Videogames, during this era, at least more than they do now, leaned away from commercialism, its potentially sanitising influence, and into iconoclasm. This is not a judgement of quality. Contrary to what reviews of Borderlands, Just Cause, Dead Rising and others like it might insist, videogames adhering to the so-called “true” nature of videogames—that is: being efficiently frivolous, deliberately amoral and “apolitical,” and fun above all else—does not improve them automatically. The 1990s was not a better era for videogames as such; rather, videogames’ squalor, infantilism, and obliviousness to taste, which nowadays seem retrograde and (given the amount of critical attention and money that games have earned) inexplicable, in the 1990s, were all consistent with games’ cultural status. Duke Nukem’s rejection of propriety, back in a time when he represented a culture likewise rejected by good taste’s and the mainstream’s vanguards, felt righteous: if parents, politicians and the established art forms and their critics thought videogames were low, videogames became determined to prove just how low they could be; to show that they rejected the legitimacy and significance of the moral grounds upon which they were being rejected. Duke, like games themselves, flouted good taste, and in the process helped to plant a flag in an emerging form of abject art.
But videogames, as their corporate leaders and specialist media often enjoy boasting, make more money than films, now. Many of its celebrity developers are middle-aged men, and the power they have to influence young people’s minds—owing to their popularity, and increasingly-embedded position in popular culture—is substantially greater: it’s something of an irony that during the 1990s, when videogames were an obscured, less-polished kind of under-entertainment, papers and television news were consistently concerned by their simulated-violence’s poisonous effects. Nowadays, when games are everywhere and, owing to their better technology, capable of delivering more-accurate recreations of reality, debates regarding their sexism, racism, and sometimes extremist politics are limited to industry publications and a few left-wing broadsheets.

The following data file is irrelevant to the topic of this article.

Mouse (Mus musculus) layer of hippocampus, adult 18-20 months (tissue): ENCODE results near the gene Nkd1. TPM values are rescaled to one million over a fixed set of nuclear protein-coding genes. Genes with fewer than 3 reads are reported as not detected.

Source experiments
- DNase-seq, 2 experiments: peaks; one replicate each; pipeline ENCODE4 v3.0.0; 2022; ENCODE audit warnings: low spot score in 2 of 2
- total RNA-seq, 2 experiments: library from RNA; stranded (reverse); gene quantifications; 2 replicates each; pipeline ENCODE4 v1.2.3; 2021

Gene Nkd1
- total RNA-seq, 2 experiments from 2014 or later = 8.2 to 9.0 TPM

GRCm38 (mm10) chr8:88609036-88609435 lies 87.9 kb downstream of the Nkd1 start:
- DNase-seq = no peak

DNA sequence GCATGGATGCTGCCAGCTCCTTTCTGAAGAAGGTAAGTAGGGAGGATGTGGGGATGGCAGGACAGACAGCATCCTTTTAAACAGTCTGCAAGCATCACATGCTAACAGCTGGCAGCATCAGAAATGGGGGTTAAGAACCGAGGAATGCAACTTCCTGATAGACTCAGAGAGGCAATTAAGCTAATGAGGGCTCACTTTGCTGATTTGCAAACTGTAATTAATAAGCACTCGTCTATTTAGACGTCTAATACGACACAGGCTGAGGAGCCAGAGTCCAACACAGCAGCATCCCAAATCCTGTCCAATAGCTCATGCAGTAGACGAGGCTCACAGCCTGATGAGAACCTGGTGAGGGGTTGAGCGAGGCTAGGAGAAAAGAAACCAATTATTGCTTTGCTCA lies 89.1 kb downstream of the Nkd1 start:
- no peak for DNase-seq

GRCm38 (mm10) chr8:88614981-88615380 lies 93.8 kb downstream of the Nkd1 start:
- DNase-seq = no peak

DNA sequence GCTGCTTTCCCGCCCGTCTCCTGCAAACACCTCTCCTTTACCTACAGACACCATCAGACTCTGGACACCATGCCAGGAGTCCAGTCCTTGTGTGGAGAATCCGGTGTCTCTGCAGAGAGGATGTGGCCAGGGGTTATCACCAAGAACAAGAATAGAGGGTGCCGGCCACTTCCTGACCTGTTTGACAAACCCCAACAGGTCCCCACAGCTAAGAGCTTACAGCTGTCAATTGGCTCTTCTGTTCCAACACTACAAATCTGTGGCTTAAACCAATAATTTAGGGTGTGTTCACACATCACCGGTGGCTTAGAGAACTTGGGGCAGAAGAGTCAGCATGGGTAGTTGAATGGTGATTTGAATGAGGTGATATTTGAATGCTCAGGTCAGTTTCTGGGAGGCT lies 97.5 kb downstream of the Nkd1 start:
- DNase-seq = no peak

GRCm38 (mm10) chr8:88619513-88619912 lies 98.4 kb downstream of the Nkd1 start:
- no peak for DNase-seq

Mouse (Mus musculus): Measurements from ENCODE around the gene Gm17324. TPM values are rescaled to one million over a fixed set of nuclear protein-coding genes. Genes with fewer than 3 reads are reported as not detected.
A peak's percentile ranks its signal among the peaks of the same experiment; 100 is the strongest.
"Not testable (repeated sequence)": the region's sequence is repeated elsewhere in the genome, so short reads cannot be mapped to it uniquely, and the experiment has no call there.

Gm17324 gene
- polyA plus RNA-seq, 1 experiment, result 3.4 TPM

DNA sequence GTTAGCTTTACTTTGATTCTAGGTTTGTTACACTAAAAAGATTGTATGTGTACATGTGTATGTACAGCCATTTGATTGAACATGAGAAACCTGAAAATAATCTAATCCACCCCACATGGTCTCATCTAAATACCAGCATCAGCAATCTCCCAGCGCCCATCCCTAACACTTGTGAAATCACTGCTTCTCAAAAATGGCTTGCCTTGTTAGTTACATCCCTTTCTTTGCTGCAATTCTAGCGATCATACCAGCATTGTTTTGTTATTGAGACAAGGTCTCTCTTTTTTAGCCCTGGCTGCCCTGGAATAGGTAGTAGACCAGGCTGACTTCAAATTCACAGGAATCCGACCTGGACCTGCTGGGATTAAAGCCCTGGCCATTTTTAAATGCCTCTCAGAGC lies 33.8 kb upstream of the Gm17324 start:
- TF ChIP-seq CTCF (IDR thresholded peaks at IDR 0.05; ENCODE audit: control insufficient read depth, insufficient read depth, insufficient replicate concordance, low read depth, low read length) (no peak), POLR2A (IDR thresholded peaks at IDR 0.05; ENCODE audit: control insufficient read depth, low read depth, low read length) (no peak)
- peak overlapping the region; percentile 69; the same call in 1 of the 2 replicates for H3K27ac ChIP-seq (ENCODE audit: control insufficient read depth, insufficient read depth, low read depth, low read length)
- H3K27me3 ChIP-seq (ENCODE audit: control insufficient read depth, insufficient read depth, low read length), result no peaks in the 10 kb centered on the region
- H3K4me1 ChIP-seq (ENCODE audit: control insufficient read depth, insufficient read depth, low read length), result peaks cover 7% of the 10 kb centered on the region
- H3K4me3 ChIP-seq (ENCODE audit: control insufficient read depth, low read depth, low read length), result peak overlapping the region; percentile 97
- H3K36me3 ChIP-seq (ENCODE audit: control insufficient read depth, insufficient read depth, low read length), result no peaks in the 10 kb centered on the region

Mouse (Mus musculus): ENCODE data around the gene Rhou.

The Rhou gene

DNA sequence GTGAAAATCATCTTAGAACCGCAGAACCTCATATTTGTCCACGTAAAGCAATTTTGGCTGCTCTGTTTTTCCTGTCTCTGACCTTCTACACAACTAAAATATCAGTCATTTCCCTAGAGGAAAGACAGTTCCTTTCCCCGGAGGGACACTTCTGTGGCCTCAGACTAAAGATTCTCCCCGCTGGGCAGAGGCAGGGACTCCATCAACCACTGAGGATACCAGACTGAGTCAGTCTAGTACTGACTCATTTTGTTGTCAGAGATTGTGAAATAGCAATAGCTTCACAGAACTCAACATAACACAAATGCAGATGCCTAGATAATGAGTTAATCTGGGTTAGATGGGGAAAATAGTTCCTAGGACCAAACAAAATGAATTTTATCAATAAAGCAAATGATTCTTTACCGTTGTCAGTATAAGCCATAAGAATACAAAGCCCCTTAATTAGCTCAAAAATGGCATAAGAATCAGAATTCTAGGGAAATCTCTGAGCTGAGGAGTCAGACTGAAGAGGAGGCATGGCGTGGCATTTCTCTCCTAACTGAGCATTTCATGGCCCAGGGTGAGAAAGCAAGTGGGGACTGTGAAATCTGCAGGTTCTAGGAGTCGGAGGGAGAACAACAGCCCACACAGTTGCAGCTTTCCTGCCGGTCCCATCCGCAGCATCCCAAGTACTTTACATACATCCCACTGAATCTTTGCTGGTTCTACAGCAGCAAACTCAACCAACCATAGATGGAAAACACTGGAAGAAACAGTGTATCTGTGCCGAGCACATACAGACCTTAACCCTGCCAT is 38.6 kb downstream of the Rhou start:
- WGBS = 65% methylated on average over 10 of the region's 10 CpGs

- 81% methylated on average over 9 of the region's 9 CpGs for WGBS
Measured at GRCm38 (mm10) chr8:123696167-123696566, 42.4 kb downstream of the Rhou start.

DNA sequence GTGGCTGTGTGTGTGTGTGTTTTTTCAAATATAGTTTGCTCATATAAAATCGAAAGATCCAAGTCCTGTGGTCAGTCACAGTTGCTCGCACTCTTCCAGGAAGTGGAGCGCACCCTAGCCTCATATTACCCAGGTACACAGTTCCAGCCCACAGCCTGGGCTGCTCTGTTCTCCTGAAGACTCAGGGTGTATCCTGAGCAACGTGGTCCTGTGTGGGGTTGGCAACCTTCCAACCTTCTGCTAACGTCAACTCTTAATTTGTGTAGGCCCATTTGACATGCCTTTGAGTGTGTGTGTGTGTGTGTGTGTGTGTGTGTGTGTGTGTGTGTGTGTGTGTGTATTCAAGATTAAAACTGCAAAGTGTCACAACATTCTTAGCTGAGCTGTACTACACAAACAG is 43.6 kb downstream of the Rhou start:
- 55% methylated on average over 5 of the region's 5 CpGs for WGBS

Nevertheless, games have become a part of the mainstream. It doesn’t matter how many times Yves Guillemot poses on-stage with a big toy gun, or Gabe Newell tells us his email address, or Phil Spencer stands there in a Limbo or State of Decay or Rare t-shirt. The message is deafeningly clear: if for any reason you feel mis- or unrepresented by the mainstream—if you’re not rich, not middle-class, and not a man—when you buy a videogame, especially one that comes in a box and is sold at full price, chances are most of the people who made it, and certainly the people who run the system that catalysed it in the first place—the kings of the industry—have nothing in common with you.
We used to like Duke Nukem because he embodied the idea that you could be individual, be seditionist, be socially “improper” and still have power over authority. We reject him in the modern era because he’s a stark reminder, a grotesque, a caricature, of one really awkward truth, which is that despite getting richer, older, and more influential, games haven’t matured or gotten wiser—and not in a way that means they’re still true to themselves or true to their creative roots, but a way that’s just vaguely sad. Duke lives in a penthouse. He goes on chat shows. He’s running for the presidency. When he cracks the same old one-liners, or jokes about his dick, or brags about his screwing groupies two at a time, it’s no longer impressive or cool or shocking. Now, it’s pathetic.
Ed Smith contributes to Edge, Rolling Stone, Paste, GamesTM, and PCGamesN.,